The Aryan culture spread by war and peace over all of Europe and India basically. Somewhere around 1,000 B.C. or the year 0 (that link says around 1200 BC the Nordic culture started in southern sweden/denmark) the Aryan language split into about 4 languages: Germanic, Celtic, Slavic, then you have your Greek and such. These were actual languages back then not language families. Modern languages split relatively recently like in the middle ages and were also altered by scholars and kings.

    Modern English was invented pretty recently based on Germanic dialects in England. Spanish was based on Latin and invented by some Spanish king. Same with Russian. There are a few remnants of the older language alive. Lithuanian is basically the same as the original Aryan language. If you look at Old English, Old German, and Old Norse they are a bit different but mutually intelligible even in the middle ages.

    Germans are said to have originated in Southern Sweden/Denmark around 2000 B.C. or so. Their language has prehistoric non-Aryan words. They split from a common Aryan/Caucasian ancestor with Celts, Slavs etc. They interbred extensively with Alpine/Dinaric Caucasians. The original Aryans were tall and blond (Nordic). Germans are actually a cross of Nordics and the darker Caucasin races.

    The thing is even though not all Europeans are Nordic it seems that Nordics were the primary culture bearers of most societies. Thus that is why we speak their language (for the most part) and have their culture. They are considered the noble class and the leaders of society. I don't know how true or relevant that is in the modern world as I don't see any major intellectual gap between blond and dark whites today. But that is why the Nazis went for the blond ideal. The Nordics were also great warriors and consider physically more beautiful.

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    So all Whites have a common ancestry?
    Last edited by SpearBrave; Saturday, December 19th, 2009 at 03:11 PM. Reason: direct quoteing

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    Smile

    If anybody heard about theory of Thor Heyerdahl ?

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    Quote Originally Posted by rainman View Post
    Somewhere around 1,000 B.C. or the year 0 (that link says around 1200 BC the Nordic culture started in southern sweden/denmark) the Aryan language split into about 4 languages: Germanic, Celtic, Slavic, then you have your Greek and such. These were actual languages back then not language families. Modern languages split relatively recently like in the middle ages and were also altered by scholars and kings. Modern English was invented pretty recently based on Germanic dialects in England. Spanish was based on Latin and invented by some Spanish king. Same with Russian. There are a few remnants of the older language alive. Lithuanian is basically the same as the original Aryan language. If you look at Old English, Old German, and Old Norse they are a bit different but mutually intelligable even in the middle ages.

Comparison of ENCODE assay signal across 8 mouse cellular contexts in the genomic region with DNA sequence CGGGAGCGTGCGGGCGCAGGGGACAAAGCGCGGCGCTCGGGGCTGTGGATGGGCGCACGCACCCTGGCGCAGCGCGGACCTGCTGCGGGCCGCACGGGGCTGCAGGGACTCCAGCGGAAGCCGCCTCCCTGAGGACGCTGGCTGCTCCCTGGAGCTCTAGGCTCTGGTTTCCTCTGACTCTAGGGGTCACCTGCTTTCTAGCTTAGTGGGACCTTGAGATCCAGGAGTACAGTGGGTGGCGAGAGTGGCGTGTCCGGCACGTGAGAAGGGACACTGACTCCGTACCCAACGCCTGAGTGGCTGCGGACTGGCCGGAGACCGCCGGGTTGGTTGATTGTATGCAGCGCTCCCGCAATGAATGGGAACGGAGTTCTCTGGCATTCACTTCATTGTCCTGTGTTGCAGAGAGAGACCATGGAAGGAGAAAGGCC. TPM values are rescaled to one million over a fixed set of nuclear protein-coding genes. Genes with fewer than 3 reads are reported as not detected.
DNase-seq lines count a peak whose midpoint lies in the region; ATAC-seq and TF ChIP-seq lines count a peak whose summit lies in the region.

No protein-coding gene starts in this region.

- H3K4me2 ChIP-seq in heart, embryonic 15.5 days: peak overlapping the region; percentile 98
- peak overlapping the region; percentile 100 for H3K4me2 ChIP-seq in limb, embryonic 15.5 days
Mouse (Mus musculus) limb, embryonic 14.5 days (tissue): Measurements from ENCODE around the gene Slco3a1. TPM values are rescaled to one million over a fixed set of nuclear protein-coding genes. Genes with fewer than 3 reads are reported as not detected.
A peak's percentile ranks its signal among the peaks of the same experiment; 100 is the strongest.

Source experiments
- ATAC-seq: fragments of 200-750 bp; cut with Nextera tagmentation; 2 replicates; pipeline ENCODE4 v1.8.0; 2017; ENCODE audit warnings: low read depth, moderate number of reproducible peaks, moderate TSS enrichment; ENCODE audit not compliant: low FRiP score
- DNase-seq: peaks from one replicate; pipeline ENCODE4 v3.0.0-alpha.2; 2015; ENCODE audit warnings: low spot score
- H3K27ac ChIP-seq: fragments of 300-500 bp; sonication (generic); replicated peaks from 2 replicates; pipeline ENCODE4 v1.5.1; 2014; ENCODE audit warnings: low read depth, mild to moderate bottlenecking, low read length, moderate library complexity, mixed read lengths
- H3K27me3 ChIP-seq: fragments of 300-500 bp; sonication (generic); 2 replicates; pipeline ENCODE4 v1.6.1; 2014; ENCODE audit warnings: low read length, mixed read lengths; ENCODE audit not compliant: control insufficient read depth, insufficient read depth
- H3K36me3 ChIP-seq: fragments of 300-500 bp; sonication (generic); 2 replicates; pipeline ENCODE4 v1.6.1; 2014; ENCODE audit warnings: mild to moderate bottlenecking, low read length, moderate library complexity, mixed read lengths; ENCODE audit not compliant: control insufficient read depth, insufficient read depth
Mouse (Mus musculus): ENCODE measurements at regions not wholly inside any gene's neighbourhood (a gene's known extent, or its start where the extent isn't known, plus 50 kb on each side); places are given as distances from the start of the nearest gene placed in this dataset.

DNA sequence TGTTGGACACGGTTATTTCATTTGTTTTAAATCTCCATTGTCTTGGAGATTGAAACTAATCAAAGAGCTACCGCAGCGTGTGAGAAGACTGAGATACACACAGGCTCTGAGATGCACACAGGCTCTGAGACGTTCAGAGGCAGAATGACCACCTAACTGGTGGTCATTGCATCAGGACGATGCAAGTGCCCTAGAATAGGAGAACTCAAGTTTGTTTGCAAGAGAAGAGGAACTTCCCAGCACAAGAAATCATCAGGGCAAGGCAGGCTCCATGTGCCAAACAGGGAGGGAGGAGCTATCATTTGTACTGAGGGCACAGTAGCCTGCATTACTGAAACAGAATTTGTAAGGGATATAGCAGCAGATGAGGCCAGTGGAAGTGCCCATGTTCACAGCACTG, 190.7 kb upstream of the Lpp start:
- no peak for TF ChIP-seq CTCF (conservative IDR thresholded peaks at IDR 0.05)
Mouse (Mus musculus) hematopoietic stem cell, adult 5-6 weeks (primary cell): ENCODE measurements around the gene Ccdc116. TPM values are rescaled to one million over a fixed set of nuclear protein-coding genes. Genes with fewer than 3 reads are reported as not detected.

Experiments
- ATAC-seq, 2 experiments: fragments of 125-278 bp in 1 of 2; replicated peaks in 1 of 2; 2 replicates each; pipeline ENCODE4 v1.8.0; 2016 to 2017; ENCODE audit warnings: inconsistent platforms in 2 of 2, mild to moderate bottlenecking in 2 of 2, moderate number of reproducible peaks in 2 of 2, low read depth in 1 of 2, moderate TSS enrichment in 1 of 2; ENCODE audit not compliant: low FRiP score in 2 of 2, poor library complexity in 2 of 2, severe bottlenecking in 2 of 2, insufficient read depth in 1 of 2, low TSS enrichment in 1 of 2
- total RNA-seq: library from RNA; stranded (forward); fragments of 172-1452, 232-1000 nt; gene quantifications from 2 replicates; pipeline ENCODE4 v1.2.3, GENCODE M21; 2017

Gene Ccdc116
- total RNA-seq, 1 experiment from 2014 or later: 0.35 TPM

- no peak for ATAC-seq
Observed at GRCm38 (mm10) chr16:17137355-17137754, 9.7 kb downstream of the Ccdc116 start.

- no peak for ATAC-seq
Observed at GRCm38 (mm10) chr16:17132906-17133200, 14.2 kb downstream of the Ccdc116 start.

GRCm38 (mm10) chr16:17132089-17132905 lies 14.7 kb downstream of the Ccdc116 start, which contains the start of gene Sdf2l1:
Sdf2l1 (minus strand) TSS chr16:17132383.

No.I don't know where you got those ideas, but I'm afraid that's not at all how the modern languages came into being. I've attached a schematic which shows the various modern languages and the respective groups they belong to. These are, however, merely language families. Proto-Indo-European isn't your purported "Aryan" language, but a wholly artificial language, reconstructed by modern-day linguists, its existence in no way, manner or fashion supported by actual archeological evidence.

    Only the names in cursive are documented languages. However, while Old Norse and Old English both belong to the Germanic family, you will note that they are in different subcategories, hence they were not mutually intellegible. Speakers of Old English would have understood Old Frisian or Old Saxon, for instance, but they would only have understood those Norse words which the Danish settlers in the Danelaw introduced into the (Old) English language. This would have been in the early Middle Ages, mind you.

    The concept that monarchs or scholars "invented" any language is ludicrous, to put it bluntly. Spanish evolved from Latin, yes, because the Romans occupied the Iberian peninsula for quite some time. But at no point was there a king who sat down, thought up a language, and told his subjects to learn it. The only man I can think of who developed a convincing language which is actually spoken nowadays is Tolkien. And maybe the bloke who created Klingon.